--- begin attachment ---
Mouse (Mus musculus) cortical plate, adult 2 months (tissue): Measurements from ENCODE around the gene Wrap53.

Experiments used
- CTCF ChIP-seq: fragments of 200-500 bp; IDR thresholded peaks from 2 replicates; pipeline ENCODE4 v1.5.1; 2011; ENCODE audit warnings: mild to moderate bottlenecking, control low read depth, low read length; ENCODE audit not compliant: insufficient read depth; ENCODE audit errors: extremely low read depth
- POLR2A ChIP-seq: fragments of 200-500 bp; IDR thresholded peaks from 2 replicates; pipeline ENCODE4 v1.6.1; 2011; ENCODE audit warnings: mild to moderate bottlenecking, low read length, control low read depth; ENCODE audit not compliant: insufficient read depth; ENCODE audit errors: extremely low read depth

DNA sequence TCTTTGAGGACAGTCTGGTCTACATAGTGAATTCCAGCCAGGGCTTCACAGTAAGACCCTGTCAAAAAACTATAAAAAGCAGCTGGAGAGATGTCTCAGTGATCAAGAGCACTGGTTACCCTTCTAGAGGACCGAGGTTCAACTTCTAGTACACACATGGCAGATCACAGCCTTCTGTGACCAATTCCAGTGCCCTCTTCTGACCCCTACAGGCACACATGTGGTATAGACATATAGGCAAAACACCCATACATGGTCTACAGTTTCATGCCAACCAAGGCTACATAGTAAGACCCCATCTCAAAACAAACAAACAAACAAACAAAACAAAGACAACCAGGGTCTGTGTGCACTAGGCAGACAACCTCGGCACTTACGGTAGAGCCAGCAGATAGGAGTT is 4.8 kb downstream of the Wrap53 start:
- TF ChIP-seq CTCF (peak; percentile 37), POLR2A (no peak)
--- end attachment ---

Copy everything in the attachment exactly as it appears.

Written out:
Mouse (Mus musculus) cortical plate, adult 2 months (tissue): Measurements from ENCODE around the gene Wrap53.

Experiments used
- CTCF ChIP-seq: fragments of 200-500 bp; IDR thresholded peaks from 2 replicates; pipeline ENCODE4 v1.5.1; 2011; ENCODE audit warnings: mild to moderate bottlenecking, control low read depth, low read length; ENCODE audit not compliant: insufficient read depth; ENCODE audit errors: extremely low read depth
- POLR2A ChIP-seq: fragments of 200-500 bp; IDR thresholded peaks from 2 replicates; pipeline ENCODE4 v1.6.1; 2011; ENCODE audit warnings: mild to moderate bottlenecking, low read length, control low read depth; ENCODE audit not compliant: insufficient read depth; ENCODE audit errors: extremely low read depth

DNA sequence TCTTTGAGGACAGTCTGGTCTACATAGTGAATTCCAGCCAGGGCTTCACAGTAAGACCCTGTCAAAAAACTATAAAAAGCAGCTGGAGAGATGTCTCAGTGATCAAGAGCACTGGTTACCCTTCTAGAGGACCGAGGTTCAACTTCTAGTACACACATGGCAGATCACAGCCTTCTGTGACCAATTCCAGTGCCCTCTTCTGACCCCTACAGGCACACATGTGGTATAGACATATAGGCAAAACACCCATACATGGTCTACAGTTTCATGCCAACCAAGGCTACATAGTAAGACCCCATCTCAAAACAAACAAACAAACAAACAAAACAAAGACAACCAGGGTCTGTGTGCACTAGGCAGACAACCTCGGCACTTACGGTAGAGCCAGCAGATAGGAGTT is 4.8 kb downstream of the Wrap53 start:
- TF ChIP-seq CTCF (peak; percentile 37), POLR2A (no peak)